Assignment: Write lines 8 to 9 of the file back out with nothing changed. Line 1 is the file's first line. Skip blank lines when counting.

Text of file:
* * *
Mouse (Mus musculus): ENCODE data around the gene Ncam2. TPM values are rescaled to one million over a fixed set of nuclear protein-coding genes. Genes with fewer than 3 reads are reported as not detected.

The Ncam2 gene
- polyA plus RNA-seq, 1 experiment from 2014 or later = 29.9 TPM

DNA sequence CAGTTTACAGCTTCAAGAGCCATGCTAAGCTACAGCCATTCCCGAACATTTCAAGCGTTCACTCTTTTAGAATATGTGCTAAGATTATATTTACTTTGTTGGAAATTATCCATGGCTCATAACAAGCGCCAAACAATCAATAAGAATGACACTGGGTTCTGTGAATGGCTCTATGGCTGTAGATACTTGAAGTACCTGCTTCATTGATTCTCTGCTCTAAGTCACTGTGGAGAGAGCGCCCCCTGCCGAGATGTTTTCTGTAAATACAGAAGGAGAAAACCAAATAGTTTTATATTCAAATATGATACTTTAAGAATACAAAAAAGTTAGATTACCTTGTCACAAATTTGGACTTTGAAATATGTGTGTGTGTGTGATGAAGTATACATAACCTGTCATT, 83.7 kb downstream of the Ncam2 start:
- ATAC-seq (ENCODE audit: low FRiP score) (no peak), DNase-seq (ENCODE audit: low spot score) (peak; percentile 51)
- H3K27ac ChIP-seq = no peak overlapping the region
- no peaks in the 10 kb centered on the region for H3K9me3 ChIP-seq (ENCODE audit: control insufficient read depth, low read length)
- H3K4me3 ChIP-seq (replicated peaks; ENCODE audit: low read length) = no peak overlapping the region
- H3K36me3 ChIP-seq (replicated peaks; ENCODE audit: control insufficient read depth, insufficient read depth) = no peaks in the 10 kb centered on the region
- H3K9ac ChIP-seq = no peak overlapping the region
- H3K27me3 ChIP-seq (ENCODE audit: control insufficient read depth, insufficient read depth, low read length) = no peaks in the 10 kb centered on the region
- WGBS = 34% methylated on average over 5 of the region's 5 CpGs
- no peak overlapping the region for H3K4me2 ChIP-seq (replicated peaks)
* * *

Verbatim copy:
- H3K4me3 ChIP-seq (replicated peaks; ENCODE audit: low read length) = no peak overlapping the region
- H3K36me3 ChIP-seq (replicated peaks; ENCODE audit: control insufficient read depth, insufficient read depth) = no peaks in the 10 kb centered on the region